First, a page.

The Fix: If you absolutely must see those bathrooms, try using the site’s archives or a search function if it wasn’t scrapped per annoyance number one. The story’s got to be there somewhere. Otherwise, revert to the first fix and hit the link again. Alternatively, e-mail the story link to yourself for later reading on a PC.
Redirect Hell, Part 2
So you’ve passed through a mobile Website redirect unscathed, your link intact. Good luck returning, via the back button, to the site you were previously viewing. Mobile Web page redirects have a nasty habit of sending you forward every time you hit the back button. Granted that my conclusion is a conspiracy theory, but I say it’s all part of the Website’s plan to trap you forever.
The Fix: Option number one is to use brute force. Keep pounding that back button until you’re back to safety. Failing that, you can go into the browser’s history to find the previous page.
The harsh reality of touch screens is that the actions of clicking and scrolling require contact from a finger. You’re bound to mess up on occasion, clicking a link when you meant to drag, and vice versa.
The Fix: Not a fix, per se, but you can train yourself to avoid accidental tapping by always laying down a finger with a slight bit of motion, so it’s not registered as a click instead. And try to tend more toward long, deliberate scrolling instead of quick flicks, which could register as taps.
This Site Isn’t Appworthy
Dear Website I Visit Maybe Four Times a Year: I’m impressed you have a native iPhone or Android app. Now please stop getting in my face as I try to navigate your Website. I’m looking at you, Digg, Village Voice, and Yelp.
The Fix: Some sites, like the ones mentioned above, will stop advertising their mobile apps for good if you take a moment to click the “close” button where the message appears. Otherwise, you could show disapproval by going to a competing service or Website, but if you switch to Google Places over Yelp simply out of spite, you’ve got a pretty big chip on your shoulder.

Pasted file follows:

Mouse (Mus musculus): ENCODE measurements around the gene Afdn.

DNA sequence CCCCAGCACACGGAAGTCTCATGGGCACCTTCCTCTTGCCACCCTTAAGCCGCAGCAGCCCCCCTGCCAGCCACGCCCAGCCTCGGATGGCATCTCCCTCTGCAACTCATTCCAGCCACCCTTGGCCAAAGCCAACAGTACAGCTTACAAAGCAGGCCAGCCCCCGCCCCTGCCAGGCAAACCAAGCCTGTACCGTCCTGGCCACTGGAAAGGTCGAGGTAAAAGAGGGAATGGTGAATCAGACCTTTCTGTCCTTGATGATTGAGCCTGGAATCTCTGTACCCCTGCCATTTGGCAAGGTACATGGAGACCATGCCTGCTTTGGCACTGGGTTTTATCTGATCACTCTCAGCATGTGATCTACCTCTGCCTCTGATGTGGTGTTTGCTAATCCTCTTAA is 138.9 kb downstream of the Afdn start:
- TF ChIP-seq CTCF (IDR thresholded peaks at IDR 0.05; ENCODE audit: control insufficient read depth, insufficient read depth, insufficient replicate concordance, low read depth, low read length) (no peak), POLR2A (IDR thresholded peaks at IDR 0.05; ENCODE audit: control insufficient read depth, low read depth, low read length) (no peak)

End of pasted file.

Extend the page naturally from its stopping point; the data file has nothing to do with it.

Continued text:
Picking Up Where You Left Off
During the day, my computer browser becomes an organized mess of tabs and open windows. But once I go mobile, all those stories I wanted to read or Web sites I needed to reference are gone, unless I e-mail them to myself.
The Fix: This one’s easy. Just check out the Xmarks service, which lets you send all open tabs on a PC to your mobile devices. iPhone users can get the native app for $1–an Android version is supposedly in the works–but there’s also a general phone site at mobile.xmarks.com.
The Flash Problem
Missing Flash support won’t always be a problem for all phones, but with the exception of Android phones running the new Froyo mobile OS, most phones can reliably annoy their owners by displaying Websites filled with empty Flash boxes. Subannoyance: Why doesn’t YouTube’s mobile site let you watch full television episodes as you can on a desktop browser? I fret that it’s because some Hollywood executive doesn’t like the idea of me watching full episodes of Star Trek on YouTube from the road.
The Fix: “Get an Android phone” is admittedly not the best answer–well, it is if you think of phones as political factions. Meanwhile, iPhone owners can try a workaround and turn to LogMeIn Ignition $30 in the iPhone App Store) to feed content from their own PCs, including Flash. Another workaround is to use the iPhone app called Cloud Browse (free, but with a premium version for faster speeds), which opens a Flash-enabled browser on the app’s own server.
Ghost of the Mobile Web site
One thing I despise more than bad Websites on mobile phones is bad mobile Websites on your PC. Sometimes this can happen if someone links to a site’s mobile version, and there’s no redirect to take you back. It doesn’t happen often, but when it does, I feel helpless.
The Fix: With the benefit of a full Web browser, do a search within the Website’s domain (for example, enter “site:domain.com ‘the thing you’re searching for‘” in Google). That might get you back to the land of the living.